My advice - select the paint scheme that you like, and make your case to your friends using either the photos or the Standard Practice, and enjoy operating your mudhens.  Bachmann has provided a very attractive model of this loco. 

Charlie Mutschler
Kevin Strong

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« Reply #2 on: May 08, 2010, 11:12:37 AM »

I had heard that the green boiler jackets, as well as the variations in the silver trim on the locomotives, came about as the result of some friendly competition between the D&RGW's Burnham and Alamosa shops. From the tale, the Alamosa shop crews who did most of the narrow gauge heavy maintenance were a bit jealous of the standard gauge locos and did what they could to best them.

Now, I don't know how true any of that is--I've heard similar stories about the SP and the colored boiler jackets on some of their locos--but it does make for an interesting backstory surrounding the use of color in the first place.

One technical question--is there consensus on what the particular shade of green that was used would have been? Compare the green that Bachmann chose for their boiler to that which is on #346 at the Colorado RR museum, which is decidedly a few shades lighter. I'd be hesitant to describe that particular shade of green as "dark olive."




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« Reply #3 on: May 09, 2010, 05:59:42 AM »

was in durango couple of years ago
they were rebuilding  473 bumblebee, painting it black
museum director said engines should be black
i asked about green boilers
he said railroad didn't have extra money
used whatever paint they could come up with
happened to be green
if you saw the layout in "trains" mag awhile back
five narrow gauge engines under steam
that's "creative license"
was there in june, 2008
473 was all apart
"Trains" suggested in july, 2008 was under steam
no way

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« Reply #4 on: May 09, 2010, 04:15:40 PM »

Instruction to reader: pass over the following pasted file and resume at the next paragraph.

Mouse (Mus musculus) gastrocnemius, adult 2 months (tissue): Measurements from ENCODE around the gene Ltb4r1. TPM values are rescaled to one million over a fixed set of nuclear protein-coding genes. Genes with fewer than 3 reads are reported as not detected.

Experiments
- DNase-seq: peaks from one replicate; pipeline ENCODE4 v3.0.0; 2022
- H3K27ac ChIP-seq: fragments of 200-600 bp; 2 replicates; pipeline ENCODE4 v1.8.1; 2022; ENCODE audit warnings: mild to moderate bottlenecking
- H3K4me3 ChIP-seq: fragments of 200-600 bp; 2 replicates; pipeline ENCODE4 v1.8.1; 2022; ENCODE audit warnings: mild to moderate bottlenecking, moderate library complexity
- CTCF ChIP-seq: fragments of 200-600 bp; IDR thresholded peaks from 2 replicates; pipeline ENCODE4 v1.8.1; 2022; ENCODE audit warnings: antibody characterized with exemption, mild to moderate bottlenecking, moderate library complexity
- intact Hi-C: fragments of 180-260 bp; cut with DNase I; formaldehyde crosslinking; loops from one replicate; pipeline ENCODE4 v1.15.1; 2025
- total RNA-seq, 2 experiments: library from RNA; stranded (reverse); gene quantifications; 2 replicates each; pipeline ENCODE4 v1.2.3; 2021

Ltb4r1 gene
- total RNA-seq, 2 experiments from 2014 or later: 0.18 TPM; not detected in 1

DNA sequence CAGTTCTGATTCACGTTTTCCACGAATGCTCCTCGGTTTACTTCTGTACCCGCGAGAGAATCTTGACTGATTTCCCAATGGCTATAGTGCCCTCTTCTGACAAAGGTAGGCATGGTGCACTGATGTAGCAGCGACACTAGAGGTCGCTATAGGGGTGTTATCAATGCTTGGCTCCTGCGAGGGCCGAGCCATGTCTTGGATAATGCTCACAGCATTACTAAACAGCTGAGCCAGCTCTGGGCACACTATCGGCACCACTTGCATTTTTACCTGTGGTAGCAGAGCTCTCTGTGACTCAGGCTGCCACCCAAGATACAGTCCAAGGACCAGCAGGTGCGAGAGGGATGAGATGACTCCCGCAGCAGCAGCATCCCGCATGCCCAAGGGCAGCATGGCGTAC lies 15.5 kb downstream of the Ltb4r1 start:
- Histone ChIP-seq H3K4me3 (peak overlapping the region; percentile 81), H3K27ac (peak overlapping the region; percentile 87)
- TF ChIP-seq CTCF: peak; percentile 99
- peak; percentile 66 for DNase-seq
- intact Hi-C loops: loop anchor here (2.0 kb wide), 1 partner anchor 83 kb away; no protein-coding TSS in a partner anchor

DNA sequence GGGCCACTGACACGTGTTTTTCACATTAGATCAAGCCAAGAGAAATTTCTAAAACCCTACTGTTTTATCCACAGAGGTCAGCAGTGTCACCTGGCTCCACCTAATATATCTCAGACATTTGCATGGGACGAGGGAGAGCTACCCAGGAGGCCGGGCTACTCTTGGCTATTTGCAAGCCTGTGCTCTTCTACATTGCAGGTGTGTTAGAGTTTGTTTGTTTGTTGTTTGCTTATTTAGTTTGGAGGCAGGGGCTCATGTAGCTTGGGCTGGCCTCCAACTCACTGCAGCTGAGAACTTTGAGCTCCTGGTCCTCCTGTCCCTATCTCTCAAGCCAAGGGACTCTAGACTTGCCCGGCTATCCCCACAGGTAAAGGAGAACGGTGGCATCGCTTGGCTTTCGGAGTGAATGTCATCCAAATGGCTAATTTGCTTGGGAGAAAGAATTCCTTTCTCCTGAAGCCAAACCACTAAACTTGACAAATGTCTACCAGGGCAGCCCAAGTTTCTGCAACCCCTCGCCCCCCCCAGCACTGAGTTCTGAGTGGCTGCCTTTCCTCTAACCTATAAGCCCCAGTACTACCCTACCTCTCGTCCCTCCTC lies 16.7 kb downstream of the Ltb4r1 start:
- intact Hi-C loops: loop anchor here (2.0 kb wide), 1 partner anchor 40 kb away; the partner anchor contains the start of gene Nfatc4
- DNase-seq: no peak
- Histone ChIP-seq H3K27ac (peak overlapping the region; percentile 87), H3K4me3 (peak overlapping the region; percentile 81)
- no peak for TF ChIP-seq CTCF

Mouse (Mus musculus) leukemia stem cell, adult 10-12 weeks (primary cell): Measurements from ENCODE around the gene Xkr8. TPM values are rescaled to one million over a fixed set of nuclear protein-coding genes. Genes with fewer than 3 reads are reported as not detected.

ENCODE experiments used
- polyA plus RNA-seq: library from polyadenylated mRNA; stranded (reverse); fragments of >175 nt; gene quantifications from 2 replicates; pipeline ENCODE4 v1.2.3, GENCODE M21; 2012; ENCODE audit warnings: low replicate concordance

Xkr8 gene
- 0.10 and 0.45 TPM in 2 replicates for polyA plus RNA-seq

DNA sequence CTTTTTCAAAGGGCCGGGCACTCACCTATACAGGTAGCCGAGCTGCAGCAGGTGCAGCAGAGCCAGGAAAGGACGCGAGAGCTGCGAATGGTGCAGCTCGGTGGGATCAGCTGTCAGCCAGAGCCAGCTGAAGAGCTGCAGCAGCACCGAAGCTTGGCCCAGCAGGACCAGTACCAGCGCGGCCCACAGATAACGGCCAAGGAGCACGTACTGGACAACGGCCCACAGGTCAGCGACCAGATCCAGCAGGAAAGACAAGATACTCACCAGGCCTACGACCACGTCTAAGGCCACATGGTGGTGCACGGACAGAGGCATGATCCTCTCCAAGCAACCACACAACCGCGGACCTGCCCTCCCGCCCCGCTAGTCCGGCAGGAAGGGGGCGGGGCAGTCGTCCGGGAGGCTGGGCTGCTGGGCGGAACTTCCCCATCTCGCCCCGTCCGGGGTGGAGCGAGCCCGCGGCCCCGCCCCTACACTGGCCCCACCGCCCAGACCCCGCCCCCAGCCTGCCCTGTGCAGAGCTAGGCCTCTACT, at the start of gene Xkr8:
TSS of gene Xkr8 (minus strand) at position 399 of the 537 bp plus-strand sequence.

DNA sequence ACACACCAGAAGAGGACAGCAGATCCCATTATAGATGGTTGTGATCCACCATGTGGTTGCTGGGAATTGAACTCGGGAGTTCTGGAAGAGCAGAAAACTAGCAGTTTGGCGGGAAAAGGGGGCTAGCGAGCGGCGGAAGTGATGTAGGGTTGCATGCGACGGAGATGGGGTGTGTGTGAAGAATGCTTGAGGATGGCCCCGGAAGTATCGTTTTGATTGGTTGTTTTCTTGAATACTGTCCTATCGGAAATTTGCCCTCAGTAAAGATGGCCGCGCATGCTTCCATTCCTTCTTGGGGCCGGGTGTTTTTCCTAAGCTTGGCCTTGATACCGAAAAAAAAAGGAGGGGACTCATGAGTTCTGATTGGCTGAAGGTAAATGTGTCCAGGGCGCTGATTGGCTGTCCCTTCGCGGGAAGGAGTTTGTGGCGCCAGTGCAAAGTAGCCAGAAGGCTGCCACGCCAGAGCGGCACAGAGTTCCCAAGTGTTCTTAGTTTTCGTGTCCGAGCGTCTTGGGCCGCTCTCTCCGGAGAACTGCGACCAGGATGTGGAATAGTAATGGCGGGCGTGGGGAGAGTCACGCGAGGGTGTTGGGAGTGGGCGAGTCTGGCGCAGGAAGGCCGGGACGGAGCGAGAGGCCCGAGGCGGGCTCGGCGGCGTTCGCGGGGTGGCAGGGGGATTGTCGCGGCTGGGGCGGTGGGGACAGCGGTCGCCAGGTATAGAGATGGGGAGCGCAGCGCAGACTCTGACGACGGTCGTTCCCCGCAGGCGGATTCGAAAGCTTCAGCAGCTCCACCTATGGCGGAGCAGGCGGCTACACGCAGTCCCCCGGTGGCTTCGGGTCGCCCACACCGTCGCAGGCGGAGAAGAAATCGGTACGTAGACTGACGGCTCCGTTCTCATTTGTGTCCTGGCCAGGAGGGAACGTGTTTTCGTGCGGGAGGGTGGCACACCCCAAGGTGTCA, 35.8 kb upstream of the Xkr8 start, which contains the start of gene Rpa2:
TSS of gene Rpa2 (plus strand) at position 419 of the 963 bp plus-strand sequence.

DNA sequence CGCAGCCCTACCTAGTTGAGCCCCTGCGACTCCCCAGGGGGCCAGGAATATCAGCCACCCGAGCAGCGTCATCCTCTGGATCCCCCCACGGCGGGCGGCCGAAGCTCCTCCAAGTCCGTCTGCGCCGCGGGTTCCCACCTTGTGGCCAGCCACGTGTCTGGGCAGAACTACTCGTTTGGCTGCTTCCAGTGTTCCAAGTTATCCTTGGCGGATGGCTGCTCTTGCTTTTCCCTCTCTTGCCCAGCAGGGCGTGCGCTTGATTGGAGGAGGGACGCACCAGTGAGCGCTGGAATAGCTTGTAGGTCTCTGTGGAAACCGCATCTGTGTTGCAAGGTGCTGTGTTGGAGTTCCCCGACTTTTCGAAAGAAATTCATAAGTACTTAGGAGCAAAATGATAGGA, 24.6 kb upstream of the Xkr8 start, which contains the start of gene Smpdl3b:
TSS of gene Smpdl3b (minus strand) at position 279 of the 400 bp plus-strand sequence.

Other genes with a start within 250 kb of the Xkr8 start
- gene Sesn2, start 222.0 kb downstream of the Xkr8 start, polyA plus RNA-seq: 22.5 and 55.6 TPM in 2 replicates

Here's a thought, maybe relevant, maybe not.
PRR's Brunswick Green, And the supposed dark green used on KCS passenger cars in 1950s, were both pretty near black for all practical purposes.

Same case here?
« Last Edit: May 10, 2010, 02:23:48 AM by on30gn15 » Logged

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Screw the Rivets, I'm building for Atmosphere!
later, Forrest

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« Reply #5 on: May 09, 2010, 07:04:32 PM »

The   C&TSRR will run K-36 Locomotive #489 on May 25th 2010 with a green boiler. The excursion is in commemoration of the 16th Anniversary of the Rocky Mountain RR Club charter of 1950. The only occasion on which a D&RGW K-36 engine is KNOWN to have a Dark Olive Green Boiler jacket.
Hope this helps

F. Barnes
Kevin Strong

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« Reply #6 on: May 10, 2010, 01:35:36 PM »

PRR's Brunswick Green, And the supposed dark green used on KCS passenger cars in 1950s, were both pretty near black for all practical purposes.

Same case here?
Could very well be, it depends on whether there was consistency in the shade of green used. If all the greens were the same as the green now on #346, then there' no way that could be confused for black. If there was variation in the shades of green, it could very well be the case. Baldwin's standard finish on locomotives from about 1890s forward was not black, but "olive," which most accounts say is a very dark green similar to the PRR's Brunswick green.

A little dirt on a dark green boiler, and you'll be hard-pressed to tell the difference one way or the other.




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« Reply #7 on: May 10, 2010, 08:27:07 PM »

A goggle search came up with this.
See if this helps

« Last Edit: May 10, 2010, 08:30:32 PM by az2rail » Logged

If your parents never had children, chances are you won't either.